On Wednesday (February 24) Boris Johnson announced an extra £400 million of funding – on top of the £3 million he pledged in January – to support school children in England to make up for months of lost learning time due to the COVID-19 pandemic.
This includes a one-off £302 million “Recovery Premium” for state primary and secondary schools to boost summer schooling, clubs and activities to support pupils who need it the most, potentially starting with those moving up into Year 7 at secondary school this year.
Prime Minister, Boris Johnson has said that the money is to ensure “no child is left behind” due to the pandemic.
No dates have been confirmed yet after the government said it would be up to the schools to decide if and how they will run summer schools, which pupils will be invited, and how long they will be.
However, there has been a mixed reaction to the news from parents and school children, with some children are excited by the idea to see their teachers and friends and catch up on their learning, while others would prefer the summer off.
On the other hand, some parents believe that the government should fund out-of-school holiday clubs and activities, to encourage learning outside the classroom as many families feel they need a break because they have been working hard over the last year to keep on track with their home learning.
The announcement of summer schooling by the Education Secretary, Gavin Williamson, comes just days after Boris Johnson’s ‘roadmap to recovery’, which outlined the key dates the country could see lockdown restrictions ease until all social distancing measures are lifted on June 21.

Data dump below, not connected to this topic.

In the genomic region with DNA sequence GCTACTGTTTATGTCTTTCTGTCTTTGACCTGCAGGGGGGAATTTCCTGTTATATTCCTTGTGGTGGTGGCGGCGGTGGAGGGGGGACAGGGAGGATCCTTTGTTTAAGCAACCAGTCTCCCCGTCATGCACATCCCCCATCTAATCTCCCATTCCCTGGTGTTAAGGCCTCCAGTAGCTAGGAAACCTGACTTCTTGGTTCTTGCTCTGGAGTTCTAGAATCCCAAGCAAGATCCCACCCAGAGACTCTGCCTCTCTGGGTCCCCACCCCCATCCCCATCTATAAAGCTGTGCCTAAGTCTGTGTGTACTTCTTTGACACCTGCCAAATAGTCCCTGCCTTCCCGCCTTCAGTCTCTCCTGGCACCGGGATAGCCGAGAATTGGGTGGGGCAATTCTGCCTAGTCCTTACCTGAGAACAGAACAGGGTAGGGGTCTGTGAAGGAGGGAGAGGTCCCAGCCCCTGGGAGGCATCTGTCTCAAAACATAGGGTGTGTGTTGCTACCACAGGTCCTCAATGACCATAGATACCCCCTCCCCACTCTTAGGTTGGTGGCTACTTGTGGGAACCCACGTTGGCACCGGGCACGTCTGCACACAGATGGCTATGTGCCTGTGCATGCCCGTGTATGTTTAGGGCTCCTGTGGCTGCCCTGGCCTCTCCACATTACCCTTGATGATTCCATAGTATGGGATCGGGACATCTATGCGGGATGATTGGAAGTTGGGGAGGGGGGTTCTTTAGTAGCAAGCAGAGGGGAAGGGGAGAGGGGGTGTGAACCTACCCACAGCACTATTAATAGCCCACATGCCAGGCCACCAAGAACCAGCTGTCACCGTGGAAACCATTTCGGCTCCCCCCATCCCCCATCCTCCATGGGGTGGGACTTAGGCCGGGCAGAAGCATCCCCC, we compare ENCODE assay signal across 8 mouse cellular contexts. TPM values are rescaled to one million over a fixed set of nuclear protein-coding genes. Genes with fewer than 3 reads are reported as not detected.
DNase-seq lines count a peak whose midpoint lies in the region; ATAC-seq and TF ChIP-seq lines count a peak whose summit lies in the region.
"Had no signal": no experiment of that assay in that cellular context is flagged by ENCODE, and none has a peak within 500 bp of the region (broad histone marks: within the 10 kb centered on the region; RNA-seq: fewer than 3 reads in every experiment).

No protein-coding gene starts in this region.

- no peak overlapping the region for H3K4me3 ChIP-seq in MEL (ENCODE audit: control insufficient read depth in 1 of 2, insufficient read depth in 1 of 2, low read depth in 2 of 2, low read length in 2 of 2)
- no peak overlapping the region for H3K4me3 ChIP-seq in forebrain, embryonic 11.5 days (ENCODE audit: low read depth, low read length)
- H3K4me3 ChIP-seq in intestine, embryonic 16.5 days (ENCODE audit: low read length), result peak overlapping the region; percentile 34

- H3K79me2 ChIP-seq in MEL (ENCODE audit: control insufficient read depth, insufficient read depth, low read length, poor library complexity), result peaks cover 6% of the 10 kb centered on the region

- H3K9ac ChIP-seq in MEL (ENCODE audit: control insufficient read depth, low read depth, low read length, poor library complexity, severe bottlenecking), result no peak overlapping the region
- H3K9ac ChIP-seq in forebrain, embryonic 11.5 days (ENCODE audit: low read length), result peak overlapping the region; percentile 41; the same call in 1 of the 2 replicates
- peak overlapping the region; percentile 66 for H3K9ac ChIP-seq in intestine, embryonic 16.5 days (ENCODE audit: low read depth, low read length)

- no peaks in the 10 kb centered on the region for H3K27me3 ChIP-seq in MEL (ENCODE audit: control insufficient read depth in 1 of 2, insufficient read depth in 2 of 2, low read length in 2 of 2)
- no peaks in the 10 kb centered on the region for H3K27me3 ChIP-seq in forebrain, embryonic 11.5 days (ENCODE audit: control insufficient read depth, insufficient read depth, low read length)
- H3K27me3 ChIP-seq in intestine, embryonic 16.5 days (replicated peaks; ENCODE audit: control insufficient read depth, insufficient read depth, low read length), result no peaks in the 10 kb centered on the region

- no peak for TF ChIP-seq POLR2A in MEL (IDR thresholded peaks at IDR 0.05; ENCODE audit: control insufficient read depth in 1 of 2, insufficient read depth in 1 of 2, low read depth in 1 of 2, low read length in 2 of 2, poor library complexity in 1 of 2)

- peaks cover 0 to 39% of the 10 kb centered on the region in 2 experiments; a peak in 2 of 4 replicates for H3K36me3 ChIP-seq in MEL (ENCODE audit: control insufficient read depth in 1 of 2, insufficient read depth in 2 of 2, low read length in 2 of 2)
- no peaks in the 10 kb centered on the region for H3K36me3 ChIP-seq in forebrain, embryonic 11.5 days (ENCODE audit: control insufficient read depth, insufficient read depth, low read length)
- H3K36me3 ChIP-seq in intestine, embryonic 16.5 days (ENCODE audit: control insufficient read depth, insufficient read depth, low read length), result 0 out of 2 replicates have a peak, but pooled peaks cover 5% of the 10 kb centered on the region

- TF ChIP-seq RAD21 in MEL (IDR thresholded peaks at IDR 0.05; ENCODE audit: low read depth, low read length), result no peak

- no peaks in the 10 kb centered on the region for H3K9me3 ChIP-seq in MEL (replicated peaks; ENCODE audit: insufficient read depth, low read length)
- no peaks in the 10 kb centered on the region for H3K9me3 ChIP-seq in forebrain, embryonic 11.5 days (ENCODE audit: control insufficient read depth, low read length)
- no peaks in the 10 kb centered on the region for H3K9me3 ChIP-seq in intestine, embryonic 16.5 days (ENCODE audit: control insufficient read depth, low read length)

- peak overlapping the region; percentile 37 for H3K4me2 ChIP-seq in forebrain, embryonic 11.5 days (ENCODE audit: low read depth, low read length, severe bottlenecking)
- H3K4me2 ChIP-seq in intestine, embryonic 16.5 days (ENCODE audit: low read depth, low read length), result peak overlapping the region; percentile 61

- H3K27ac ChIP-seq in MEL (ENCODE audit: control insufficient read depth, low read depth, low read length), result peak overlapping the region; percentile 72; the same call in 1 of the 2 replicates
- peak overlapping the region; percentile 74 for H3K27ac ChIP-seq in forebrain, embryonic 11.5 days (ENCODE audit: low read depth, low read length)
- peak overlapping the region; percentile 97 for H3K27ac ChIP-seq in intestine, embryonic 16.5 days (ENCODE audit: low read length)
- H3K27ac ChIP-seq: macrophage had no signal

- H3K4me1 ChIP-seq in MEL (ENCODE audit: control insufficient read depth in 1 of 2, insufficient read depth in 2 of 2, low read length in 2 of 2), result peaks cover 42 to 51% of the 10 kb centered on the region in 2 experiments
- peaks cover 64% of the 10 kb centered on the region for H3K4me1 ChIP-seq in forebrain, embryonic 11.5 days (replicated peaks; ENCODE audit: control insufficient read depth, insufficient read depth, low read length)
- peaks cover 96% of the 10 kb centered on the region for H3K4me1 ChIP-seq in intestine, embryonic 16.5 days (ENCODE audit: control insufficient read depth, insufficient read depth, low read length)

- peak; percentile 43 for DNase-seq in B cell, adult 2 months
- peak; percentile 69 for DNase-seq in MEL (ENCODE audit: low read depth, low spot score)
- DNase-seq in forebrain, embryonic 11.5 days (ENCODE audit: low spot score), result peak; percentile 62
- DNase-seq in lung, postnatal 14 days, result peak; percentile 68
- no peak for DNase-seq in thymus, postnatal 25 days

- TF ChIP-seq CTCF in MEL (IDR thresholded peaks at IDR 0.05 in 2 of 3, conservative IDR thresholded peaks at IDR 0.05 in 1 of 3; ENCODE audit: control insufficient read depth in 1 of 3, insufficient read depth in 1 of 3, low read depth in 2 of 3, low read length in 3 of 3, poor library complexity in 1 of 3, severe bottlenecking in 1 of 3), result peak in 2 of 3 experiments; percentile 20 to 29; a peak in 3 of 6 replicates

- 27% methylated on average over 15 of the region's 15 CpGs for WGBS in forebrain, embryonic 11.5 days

One key date the Prime Minister announced was May 17 – the date when people in England will be allowed to go on holiday.
Inevitably, the eyes of thousands of people across the country turned to Cornwall as the county saw a rush of bookings from ‘staycationers’ planning their summer holidays.
According to booking data from the Premiere Inn, Newquay has already been crowned as the UK’s top seaside town of choice for holidays in 2021.
So, if children in England were to attend summer school, what could this mean for Cornwall’s tourism industry and the county’s economic recovery post-covid?
Some parents who may have already booked their family’s summer holiday in Cornwall may choose to cancel to allow their children to make up for their lost learning time, while other’s may choose not to take the opportunity for summer school and instead focus on how children can learn outdoors and enjoy a summer break before starting afresh in September.
There is a potential risk that Cornwall’s tourism sector could suffer from a reduced number of bookings or cancelled holiday plans.